Care Of Japanese Blood Grass: Tips For Growing Japanese Blood Grasses

The purpose of this post is to provide some tips for growing japanese bloodgrass. These are just suggestions; they are not rules or regulations. You may grow any plant that grows well in your area, but please do not confuse them with official recommendations from the USDA or other government agencies.

Japonica seeds are available at most garden centers. They have been known to sell them for less than $1 each. If you want to buy seed, try calling the store first so that they will order it directly from Japan.

Some stores even ship seeds. Japonica seeds can be planted in spring or summer, depending on the climate where you live. Planting in spring means that the seeds germinate faster, so you’ll get new plants sooner. Plants grown in summer are bigger and produce more leaves, which makes them better suited for containers.

If you don’t have time to wait until next year to harvest your japonica seeds, then you can sow them now. Sow them in a mixture of peat moss (or vermiculite) and perlite. Use small containers (like plastic cups) and place three tablespoons of the mixture in each one.

Press down firmly to ensure that there are no air pockets in the container. Place the containers in a warm place (like on top of your refrigerator) and keep them watered constantly. Germination should occur within 2 weeks. Transplant the seedlings outside when they have at least two sets of leaves.

Check the moisture content of your soil every day. You may water them every day if they seem dry or wait until they seem excessively dry before you water them. You may even push your finger into the soil.

If it feels dry more than an inch below the surface, then it’s time to water them. Add a slow-release fertilizer once a month. Spread it evenly over the soil surface and water it carefully so that it will be absorbed by the plants’ roots.

Give your plants at least 4 hours of sunlight every day. They won’t grow as well if they don’t receive enough sun. If you want to take them inside, then place them in a south-facing window.

You can also use grow lights.

Pinch off any growing tips (closest to the base of the stem) once plants have at least 3 sets of leaves. This forces the plant to branch out and results in a fuller plant.

Japonica leaves can be harvested any time after the plant has grown enough to produce at least six fully-formed leaves. Cut off the entire leaf at the base. Use clippers for large leaves and scissors for small leaves.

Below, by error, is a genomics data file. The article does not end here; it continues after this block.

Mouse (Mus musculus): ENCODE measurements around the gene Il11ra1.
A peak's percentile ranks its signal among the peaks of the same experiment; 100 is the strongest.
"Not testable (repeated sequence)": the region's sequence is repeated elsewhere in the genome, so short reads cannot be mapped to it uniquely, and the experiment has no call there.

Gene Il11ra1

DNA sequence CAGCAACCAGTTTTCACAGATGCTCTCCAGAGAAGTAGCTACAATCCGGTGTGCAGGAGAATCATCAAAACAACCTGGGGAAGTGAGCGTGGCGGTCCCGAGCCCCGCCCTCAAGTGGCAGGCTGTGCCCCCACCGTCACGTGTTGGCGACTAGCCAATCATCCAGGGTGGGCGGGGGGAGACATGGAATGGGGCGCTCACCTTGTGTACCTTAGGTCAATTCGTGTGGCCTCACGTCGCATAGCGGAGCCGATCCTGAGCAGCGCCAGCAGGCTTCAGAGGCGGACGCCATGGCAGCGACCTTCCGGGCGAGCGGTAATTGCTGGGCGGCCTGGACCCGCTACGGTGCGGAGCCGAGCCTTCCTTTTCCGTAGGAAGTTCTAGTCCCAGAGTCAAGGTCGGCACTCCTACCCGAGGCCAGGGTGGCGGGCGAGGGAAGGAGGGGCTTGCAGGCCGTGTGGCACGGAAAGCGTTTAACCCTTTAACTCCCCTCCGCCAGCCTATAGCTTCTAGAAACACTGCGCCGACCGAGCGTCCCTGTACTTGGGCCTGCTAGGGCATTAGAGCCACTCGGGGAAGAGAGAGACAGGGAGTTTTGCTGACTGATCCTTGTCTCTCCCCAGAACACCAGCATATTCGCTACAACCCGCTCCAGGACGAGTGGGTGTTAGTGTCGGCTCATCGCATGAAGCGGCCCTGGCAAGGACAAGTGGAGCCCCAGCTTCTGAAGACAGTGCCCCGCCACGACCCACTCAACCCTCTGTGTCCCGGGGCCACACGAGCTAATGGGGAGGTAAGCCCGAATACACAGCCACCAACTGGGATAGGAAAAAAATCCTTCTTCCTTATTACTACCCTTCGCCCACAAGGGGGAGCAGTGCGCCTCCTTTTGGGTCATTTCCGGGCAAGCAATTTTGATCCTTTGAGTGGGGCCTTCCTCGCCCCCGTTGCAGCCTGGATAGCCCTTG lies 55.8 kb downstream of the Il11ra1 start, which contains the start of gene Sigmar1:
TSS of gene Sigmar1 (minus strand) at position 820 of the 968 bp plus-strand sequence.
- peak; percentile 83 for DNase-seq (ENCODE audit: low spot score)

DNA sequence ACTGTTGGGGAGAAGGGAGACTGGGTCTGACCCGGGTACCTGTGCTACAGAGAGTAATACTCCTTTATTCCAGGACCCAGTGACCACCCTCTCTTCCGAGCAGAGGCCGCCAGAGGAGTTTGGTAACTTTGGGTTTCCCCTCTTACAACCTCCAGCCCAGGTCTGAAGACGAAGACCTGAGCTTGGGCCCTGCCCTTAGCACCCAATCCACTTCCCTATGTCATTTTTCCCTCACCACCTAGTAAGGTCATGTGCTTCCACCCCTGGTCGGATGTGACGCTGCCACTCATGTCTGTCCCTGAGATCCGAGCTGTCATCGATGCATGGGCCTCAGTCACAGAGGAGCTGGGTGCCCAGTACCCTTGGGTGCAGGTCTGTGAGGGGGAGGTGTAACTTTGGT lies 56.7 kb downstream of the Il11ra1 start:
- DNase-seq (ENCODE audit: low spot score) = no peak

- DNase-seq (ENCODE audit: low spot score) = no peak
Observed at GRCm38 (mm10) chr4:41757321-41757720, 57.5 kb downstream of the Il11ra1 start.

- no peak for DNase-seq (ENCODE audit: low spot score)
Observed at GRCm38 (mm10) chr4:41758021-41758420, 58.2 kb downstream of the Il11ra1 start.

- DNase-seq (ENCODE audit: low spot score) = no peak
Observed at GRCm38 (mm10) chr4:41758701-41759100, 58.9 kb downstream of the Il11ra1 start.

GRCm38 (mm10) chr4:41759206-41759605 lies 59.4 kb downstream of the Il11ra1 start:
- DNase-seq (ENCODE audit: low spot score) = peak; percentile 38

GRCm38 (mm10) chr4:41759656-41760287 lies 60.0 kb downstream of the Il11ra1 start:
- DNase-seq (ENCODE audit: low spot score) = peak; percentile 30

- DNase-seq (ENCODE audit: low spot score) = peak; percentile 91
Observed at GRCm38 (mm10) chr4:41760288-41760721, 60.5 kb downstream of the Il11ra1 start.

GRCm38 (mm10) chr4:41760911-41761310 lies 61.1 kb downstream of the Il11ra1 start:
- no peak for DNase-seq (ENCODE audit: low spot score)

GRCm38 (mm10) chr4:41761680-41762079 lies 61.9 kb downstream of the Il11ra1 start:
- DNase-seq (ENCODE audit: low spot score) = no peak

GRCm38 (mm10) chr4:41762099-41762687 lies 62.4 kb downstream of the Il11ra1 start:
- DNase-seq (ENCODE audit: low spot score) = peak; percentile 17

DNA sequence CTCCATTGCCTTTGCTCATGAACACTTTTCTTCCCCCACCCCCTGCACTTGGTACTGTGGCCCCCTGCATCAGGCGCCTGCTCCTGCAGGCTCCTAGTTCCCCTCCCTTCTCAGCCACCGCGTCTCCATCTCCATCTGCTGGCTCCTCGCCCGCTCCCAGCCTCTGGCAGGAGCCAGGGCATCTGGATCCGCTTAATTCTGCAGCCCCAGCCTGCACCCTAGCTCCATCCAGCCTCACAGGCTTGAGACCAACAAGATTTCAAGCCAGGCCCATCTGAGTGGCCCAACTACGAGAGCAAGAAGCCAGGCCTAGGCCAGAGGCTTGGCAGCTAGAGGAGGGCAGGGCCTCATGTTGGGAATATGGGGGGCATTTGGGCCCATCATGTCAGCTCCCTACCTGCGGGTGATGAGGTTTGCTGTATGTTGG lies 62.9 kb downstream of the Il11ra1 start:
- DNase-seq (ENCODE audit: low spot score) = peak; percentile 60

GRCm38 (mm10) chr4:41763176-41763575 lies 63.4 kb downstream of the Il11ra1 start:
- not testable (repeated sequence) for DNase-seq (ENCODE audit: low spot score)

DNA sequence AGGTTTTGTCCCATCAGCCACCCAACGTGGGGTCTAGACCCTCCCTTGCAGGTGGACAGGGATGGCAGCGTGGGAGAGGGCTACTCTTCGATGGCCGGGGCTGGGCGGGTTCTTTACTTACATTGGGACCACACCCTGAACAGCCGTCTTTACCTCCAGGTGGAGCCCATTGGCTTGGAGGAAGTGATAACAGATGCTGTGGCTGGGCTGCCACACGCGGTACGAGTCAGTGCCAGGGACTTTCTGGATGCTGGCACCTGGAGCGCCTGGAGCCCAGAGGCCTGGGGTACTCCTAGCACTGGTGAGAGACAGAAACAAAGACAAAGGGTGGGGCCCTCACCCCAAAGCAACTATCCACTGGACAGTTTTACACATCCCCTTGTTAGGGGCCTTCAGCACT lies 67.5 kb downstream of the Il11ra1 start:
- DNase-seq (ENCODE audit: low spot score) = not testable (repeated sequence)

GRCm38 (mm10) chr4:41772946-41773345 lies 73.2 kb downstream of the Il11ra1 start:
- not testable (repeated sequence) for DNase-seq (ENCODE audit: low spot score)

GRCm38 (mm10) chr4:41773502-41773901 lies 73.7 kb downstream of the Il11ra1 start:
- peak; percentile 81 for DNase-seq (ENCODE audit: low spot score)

CUT YOUR LOSSES: If insects, slugs or other pests are decimating your plants, then cut your losses and start over again with new plants. There’s no sense in throwing good money after bad.

WATER YOUR PLANTS: If you wait until your japonica plants are severely wilted, with drooping leaves, then you’ve waited too long. They should be watered whenever the soil is dry an inch or so below the surface.

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ADD WEEDS: If japonica plants are growing in a shady spot and seem to have a hard time competing with weeds, then add a 2-inch layer of shredded wood mulch around their base. This will cut down on the weeds and keep moisture in the soil around the plants.

LOOK OUT FOR THE RATS: Rats love to eat young japonica plants. If they are living in your yard, then wrap the base of the plant stem with hardware cloth (the kind with 1/2-inch squares). You can also use chicken wire or screen.

Remember to remove the wrap once the plant is securely rooted in the ground so that it can grow unhindered.

ADD A LITTLE FERTILIZER: If your japonica plants seem to be producing more leaves than blooms, feed them a little nitrogen. Any garden center or nursery should carry a fast-acting nitro-enhancer. Follow the directions on the package for details.

PESTS AND DISEASES: Japonica plants are fairly pest and disease-proof as far as perennials are concerned.

If you’re having a problem with slugs or snails, then spread a band of diatomaceous earth (sold in garden centers) around the perimeter of your garden. The sharp edges of the diatomaceous earth will cut the soft undersides of the pests and they’ll die soon afterwards.

If you’re having a problem with aphids or other types of insects, then spray your plants with a little alcohol mixed with water. This will kill most types of garden pests.

HARVESTING: Japonica plants will produce blooms the first year, but if you want a bigger bloom the next year, then you must remove spent flowers as soon as they wither. This encourages the plant to put its energy into producing a heavy bloom for next year’s show.

Once all the petals have fallen from the bloom, cut the stem at the base of the plant. Use clippers for large stems and scissors for small stems.

Place harvested plants in a bucket of water as you cut them. This will keep the blossoms fresh until you’re ready to use them.

JAPONICA VARIETIES: There are dozens of varieties of japonica. Some popular ones include:

ALBA: This white variety blooms very heavily and has a very pleasant scent.

BLACK SABBATH: This variety has dark black petals with dark maroon accents. The petals have a fine, velvety texture. It grows to be about 3 feet across.

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CAMBRIDGE BLUE: This is a very popular variety that has a light, airy blue color with darker blue accents.